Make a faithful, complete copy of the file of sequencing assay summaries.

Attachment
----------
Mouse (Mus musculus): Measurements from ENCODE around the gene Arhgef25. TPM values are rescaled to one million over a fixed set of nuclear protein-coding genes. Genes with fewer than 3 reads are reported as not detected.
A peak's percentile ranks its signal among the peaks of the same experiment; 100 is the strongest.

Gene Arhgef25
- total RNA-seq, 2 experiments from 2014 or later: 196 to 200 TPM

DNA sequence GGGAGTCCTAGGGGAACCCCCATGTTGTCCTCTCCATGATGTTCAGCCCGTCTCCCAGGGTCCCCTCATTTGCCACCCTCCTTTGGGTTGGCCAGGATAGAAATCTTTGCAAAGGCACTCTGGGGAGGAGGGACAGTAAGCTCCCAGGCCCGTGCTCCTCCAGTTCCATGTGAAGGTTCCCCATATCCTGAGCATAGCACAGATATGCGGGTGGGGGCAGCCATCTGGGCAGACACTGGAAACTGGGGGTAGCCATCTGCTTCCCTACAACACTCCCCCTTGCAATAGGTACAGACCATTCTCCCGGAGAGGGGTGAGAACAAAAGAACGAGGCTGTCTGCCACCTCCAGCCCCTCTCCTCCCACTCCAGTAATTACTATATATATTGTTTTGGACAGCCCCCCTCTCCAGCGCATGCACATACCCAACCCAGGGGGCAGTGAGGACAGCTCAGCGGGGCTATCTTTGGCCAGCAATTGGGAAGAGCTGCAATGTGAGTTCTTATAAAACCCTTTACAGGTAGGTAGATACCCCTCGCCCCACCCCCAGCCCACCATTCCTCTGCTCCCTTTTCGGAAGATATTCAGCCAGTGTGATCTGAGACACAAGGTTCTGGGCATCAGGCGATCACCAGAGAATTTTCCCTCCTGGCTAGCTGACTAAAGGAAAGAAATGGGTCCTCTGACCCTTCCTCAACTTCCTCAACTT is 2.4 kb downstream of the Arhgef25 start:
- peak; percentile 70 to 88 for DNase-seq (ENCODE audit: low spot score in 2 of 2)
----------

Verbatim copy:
Mouse (Mus musculus): Measurements from ENCODE around the gene Arhgef25. TPM values are rescaled to one million over a fixed set of nuclear protein-coding genes. Genes with fewer than 3 reads are reported as not detected.
A peak's percentile ranks its signal among the peaks of the same experiment; 100 is the strongest.

Gene Arhgef25
- total RNA-seq, 2 experiments from 2014 or later: 196 to 200 TPM

DNA sequence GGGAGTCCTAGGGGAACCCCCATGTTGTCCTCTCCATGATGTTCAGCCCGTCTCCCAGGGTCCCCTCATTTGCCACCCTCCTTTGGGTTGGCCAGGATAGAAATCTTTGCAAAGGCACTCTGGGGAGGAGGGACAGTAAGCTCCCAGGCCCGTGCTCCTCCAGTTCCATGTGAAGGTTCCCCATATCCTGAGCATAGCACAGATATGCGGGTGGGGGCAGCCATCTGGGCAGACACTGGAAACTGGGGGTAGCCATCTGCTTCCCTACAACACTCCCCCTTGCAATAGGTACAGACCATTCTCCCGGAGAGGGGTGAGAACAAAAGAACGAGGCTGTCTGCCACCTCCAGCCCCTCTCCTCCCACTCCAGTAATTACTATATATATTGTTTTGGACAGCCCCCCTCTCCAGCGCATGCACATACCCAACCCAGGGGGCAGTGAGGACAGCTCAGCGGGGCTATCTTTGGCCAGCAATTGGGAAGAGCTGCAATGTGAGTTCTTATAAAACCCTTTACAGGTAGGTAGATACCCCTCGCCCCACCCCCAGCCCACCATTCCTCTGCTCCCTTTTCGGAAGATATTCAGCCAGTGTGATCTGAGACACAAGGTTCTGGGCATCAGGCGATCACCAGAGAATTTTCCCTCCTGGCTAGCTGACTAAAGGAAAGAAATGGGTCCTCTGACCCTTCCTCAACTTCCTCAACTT is 2.4 kb downstream of the Arhgef25 start:
- peak; percentile 70 to 88 for DNase-seq (ENCODE audit: low spot score in 2 of 2)